I've been having a little bit of trouble getting through the book I am presently reading. Unfortunately, it turned out to be a book of short stories (I should really do at least a LITTLE research on a book before I decide to read it), and since I'm not that into short stories, two books of short stories in a row is a little hard for me. So yesterday I decided to pick up a copy of this book that I had lying around and reread it. I loved it the first time around, and I was pleased to love it again. So here you go.
Title:13 Little Blue Envelopes
What I Have to Say:This book is an absolute pleasure to read. Ginny is a fun and likable yet shy character. Following her on her quest to self-realization and self-actualization is a whirlwind ride to places you've never been and some places you've been but might not want to remember.
I feel like this book gets a bad rap, and I can understand what the critics are saying, but I still feel like the bad rap is undeserved.
This book is NOT about the final destination but instead about the trip there and the lessons learned along the way. It's true that several times throughout the book, subjects are touched upon and made to seem important only to never been seen again. Just dropped.
Normally, this would annoy me, but in this book, it almost seems necessary. Through Maureen Johnson's writing style, we really understand one of the lessons that Ginny learns - that sometimes in life, things might seem important, but they are not. Sometimes in life, you just have to let things go.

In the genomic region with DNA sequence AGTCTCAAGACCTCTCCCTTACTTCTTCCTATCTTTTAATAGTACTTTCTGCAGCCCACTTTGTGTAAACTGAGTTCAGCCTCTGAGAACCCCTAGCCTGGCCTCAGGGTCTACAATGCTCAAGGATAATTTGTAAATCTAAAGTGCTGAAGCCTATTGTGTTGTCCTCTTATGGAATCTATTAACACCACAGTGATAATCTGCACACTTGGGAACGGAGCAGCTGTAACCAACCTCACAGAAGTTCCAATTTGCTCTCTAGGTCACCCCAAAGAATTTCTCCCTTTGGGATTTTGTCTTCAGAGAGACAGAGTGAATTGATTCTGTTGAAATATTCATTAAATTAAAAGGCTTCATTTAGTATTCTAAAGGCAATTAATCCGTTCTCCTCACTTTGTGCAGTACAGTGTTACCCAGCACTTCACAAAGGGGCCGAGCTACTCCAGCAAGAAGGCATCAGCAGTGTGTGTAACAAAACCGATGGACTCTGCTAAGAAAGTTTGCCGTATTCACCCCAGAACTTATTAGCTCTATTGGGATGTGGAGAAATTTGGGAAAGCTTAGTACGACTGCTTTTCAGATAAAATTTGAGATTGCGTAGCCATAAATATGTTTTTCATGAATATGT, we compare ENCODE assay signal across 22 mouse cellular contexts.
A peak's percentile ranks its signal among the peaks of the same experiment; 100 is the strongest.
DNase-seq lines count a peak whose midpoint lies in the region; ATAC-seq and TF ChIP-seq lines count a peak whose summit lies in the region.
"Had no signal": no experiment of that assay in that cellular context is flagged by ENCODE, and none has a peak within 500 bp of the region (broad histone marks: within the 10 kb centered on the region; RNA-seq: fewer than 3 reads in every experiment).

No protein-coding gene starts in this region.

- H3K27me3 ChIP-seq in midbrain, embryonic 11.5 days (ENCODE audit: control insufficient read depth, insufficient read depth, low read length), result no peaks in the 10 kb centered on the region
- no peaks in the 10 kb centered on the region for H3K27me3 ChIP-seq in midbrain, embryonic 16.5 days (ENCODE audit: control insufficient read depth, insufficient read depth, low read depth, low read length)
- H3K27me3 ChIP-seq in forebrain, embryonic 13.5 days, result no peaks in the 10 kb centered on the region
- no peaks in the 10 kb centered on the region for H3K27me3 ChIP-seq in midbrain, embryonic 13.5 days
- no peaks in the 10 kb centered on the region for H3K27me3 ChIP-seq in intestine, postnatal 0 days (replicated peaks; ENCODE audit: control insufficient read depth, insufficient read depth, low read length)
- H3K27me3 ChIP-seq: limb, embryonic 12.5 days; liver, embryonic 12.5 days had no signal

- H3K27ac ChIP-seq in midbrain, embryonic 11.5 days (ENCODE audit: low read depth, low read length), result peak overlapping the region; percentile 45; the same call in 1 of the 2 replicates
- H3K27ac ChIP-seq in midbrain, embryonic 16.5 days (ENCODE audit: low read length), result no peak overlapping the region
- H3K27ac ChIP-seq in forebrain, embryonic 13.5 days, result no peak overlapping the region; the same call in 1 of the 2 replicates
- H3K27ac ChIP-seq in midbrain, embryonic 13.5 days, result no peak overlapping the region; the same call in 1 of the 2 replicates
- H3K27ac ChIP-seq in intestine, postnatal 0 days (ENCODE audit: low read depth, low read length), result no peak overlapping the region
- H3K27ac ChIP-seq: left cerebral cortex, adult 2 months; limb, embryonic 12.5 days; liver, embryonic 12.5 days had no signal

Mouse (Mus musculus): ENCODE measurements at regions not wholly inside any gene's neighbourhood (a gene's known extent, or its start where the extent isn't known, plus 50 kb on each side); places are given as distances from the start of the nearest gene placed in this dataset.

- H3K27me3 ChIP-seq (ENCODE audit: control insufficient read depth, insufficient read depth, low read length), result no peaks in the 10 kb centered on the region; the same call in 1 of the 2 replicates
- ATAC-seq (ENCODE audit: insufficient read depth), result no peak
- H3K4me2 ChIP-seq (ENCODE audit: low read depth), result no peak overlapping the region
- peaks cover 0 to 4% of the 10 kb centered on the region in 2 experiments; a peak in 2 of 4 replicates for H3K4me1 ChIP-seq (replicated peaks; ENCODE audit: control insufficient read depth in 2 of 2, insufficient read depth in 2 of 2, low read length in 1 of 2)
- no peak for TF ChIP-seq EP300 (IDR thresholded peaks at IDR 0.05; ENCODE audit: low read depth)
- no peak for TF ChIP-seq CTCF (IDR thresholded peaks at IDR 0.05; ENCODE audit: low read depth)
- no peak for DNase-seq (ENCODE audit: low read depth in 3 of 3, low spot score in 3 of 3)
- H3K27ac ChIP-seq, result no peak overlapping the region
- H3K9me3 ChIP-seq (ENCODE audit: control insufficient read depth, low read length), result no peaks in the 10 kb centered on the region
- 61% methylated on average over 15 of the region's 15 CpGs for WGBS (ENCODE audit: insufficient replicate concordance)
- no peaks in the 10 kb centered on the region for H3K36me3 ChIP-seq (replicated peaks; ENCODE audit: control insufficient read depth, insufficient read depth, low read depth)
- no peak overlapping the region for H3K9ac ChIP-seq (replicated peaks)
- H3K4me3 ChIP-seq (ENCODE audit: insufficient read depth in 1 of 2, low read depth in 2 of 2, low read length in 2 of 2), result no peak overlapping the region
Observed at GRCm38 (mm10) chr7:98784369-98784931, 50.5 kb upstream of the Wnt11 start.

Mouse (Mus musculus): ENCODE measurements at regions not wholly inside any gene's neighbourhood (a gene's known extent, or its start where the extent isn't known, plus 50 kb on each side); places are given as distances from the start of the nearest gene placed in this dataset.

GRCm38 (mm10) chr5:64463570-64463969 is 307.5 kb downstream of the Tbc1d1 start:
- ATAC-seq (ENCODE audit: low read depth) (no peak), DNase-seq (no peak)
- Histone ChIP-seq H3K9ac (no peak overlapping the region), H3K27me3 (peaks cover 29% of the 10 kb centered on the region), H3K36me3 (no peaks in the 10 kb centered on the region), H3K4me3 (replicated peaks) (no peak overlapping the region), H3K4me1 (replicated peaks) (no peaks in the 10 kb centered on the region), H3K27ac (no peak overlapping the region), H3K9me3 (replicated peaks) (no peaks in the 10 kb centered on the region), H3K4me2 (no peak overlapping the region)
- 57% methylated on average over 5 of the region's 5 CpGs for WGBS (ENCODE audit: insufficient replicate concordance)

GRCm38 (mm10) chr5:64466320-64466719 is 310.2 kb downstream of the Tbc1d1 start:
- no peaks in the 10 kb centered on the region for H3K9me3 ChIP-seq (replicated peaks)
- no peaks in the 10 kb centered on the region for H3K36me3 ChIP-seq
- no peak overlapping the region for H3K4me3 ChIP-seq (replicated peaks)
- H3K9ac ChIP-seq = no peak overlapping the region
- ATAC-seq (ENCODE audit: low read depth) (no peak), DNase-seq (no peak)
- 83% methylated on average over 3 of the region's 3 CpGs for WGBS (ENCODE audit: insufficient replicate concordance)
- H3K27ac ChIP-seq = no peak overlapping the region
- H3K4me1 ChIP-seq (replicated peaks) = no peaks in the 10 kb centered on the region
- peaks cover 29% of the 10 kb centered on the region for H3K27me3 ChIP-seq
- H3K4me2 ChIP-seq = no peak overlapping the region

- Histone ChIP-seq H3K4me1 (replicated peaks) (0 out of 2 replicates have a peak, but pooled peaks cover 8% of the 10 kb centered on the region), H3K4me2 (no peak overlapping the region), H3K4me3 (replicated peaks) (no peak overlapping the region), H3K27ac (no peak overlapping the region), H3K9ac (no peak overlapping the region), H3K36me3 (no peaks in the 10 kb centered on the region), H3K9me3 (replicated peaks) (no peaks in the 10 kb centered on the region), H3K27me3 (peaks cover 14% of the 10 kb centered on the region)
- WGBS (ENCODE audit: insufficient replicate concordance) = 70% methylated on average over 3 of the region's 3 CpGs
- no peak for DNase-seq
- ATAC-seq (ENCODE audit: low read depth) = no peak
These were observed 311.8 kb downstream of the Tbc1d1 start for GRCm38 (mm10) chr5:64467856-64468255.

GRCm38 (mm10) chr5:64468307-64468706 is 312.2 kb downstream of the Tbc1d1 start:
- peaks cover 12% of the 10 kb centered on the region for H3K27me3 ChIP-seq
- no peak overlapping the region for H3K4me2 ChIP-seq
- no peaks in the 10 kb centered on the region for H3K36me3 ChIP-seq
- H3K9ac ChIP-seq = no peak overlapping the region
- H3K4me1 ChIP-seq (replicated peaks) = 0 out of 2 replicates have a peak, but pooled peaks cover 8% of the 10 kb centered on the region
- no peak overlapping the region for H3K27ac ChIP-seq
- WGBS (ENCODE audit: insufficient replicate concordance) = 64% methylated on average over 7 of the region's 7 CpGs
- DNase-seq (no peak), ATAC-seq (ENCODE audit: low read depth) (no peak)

In "13 Little Blue Envelopes," Ginny travels through Europe on a voyage that her favorite dead aunt has prepared for her. She sees some amazing places, meets some very cute boys, and has some ridiculous experiences. The focus, though, is on GINNY herself, and what she learns, not on what she sees in these amazing places. There is very little spotlight on the places that she goes. Some say this is because Maureen Johnson has never been to those places and thus cannot write about them.
While I have no doubt that this is true (is there actually a subway in Rome? I don't remember noticing one. . .), it didn't seem important to me.
The experiences that Ginny has and the lessons that she learns are important - the places that she goes are only important insomuch as they show Ginny learning how to step out of her comfort zone. They are teaching her to break out of her shy shell and to learn to be brave. In a sense, the countries in which she finds herself could be a metaphor for the places and the person that she finds within herself.
In the beginning, Ginny has trouble taking things into her control, instead blindly following instructions. I have read some say that this makes her an annoying and hard to follow or believe character. I think this makes her a teenager. I remember being that way. And in the end, the instructions that she blindly follows teach her how to step back, be brave and take control of things herself, take control of her life.
Maybe Maureen Johnson didn't do it on purpose, but I thought that her lack of clarity on so many things and her fairly regular lack of follow up on certain subjects added to the experiences that Ginny was supposed to be having and helped the reader to really understand what she must have been feeling.
And of course, Maureen Johnson's quirkiness can't help but have the reader laughing and smiling for the entirety of the book.
Conclusion: A well thought out, fun to read book full of deliciousness and fluff and the occasional metaphor and perhaps a slight attempt at depth.
Summary (thank you Good Reads):Inside little blue envelope 1 are $1,000 and instructions to buy a plane ticket.
In envelope 2 are directions to a specific London flat.
The note in envelope 3 tells Ginny: Find a starving artist.
Because of envelope 4, Ginny and a playwright/thief/ bloke–about–town called Keith go to Scotland together, with somewhat disastrous–though utterly romantic–results. But will she ever see him again?
Everything about Ginny will change this summer, and it’s all because of the 13 little blue envelopes.